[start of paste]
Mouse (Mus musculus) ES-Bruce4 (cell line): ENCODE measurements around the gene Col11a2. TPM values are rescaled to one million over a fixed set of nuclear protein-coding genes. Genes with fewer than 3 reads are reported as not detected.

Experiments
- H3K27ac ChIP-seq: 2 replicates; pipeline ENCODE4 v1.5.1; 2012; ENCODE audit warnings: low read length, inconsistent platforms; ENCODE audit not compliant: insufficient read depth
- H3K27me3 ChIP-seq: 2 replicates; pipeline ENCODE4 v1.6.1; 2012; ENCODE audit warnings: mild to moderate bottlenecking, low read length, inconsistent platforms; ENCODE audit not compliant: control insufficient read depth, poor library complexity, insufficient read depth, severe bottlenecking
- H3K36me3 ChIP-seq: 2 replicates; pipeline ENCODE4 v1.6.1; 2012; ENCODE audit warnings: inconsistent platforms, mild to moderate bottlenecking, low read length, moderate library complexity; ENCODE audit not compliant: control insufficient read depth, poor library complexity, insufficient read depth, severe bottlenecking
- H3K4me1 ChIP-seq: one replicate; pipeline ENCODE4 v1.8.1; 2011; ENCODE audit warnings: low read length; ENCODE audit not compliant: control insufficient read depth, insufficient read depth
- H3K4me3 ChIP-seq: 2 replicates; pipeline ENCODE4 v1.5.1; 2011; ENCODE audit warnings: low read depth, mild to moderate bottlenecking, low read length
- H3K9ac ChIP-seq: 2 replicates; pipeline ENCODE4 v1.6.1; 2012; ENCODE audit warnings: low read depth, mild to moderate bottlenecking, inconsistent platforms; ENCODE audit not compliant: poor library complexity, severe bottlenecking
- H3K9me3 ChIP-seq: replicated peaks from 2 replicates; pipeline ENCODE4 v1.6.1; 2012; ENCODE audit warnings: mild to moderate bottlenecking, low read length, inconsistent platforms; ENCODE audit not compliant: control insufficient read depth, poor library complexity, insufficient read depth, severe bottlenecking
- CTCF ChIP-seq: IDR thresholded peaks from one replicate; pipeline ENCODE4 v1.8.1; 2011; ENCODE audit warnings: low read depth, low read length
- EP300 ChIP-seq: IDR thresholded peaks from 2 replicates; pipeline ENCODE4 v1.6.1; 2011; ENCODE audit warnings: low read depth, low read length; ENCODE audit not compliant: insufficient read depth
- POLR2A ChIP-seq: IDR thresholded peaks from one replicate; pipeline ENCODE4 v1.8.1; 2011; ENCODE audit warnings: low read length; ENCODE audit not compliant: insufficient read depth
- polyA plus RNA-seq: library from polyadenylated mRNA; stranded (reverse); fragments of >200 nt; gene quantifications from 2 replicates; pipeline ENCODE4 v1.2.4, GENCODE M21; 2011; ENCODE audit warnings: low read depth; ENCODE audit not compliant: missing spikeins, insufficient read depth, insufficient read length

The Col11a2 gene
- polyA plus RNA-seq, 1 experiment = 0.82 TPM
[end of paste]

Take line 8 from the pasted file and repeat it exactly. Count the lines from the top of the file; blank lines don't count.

- H3K9ac ChIP-seq: 2 replicates; pipeline ENCODE4 v1.6.1; 2012; ENCODE audit warnings: low read depth, mild to moderate bottlenecking, inconsistent platforms; ENCODE audit not compliant: poor library complexity, severe bottlenecking